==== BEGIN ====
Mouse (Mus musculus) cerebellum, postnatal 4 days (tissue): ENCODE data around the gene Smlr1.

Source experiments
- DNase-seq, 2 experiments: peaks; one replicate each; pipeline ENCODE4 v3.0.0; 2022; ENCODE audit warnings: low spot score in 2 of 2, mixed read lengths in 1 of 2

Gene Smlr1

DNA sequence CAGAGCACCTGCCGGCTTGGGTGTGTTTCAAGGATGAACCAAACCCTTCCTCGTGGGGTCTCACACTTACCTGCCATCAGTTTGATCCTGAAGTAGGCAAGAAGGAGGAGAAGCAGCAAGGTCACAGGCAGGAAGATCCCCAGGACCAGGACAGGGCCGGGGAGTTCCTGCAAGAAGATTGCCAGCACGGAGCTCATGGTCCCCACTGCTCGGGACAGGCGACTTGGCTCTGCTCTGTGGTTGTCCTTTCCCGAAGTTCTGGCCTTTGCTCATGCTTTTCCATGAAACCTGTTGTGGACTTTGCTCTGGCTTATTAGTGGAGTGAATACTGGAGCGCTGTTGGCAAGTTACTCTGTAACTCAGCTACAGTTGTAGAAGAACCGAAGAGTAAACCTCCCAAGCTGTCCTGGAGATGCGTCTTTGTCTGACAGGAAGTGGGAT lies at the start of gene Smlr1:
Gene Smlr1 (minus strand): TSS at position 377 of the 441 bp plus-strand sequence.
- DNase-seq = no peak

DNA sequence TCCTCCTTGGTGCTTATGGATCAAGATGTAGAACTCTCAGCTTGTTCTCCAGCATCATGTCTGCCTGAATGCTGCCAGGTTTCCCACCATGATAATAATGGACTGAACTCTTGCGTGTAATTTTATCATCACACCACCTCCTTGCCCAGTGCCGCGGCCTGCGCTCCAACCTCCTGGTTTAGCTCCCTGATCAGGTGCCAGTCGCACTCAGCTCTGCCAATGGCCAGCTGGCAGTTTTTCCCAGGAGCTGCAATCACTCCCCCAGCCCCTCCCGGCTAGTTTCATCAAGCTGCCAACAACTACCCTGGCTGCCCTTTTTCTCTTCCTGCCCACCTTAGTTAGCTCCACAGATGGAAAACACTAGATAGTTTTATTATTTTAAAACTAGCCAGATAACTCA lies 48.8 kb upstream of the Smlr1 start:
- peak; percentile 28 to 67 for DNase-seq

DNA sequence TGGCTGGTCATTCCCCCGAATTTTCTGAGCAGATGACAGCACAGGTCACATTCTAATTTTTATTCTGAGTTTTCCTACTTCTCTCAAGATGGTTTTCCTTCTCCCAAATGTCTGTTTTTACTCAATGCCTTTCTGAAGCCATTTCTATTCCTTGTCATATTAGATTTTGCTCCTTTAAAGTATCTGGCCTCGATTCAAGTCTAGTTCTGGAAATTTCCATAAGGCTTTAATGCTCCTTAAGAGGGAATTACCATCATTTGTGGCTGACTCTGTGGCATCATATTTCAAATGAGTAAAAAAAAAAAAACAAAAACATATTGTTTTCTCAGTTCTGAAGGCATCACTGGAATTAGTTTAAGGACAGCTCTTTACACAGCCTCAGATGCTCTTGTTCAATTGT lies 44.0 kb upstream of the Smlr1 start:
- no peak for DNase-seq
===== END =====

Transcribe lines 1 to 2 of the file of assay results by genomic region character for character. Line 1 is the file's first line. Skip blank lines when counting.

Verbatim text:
Mouse (Mus musculus) cerebellum, postnatal 4 days (tissue): ENCODE data around the gene Smlr1.

Source experiments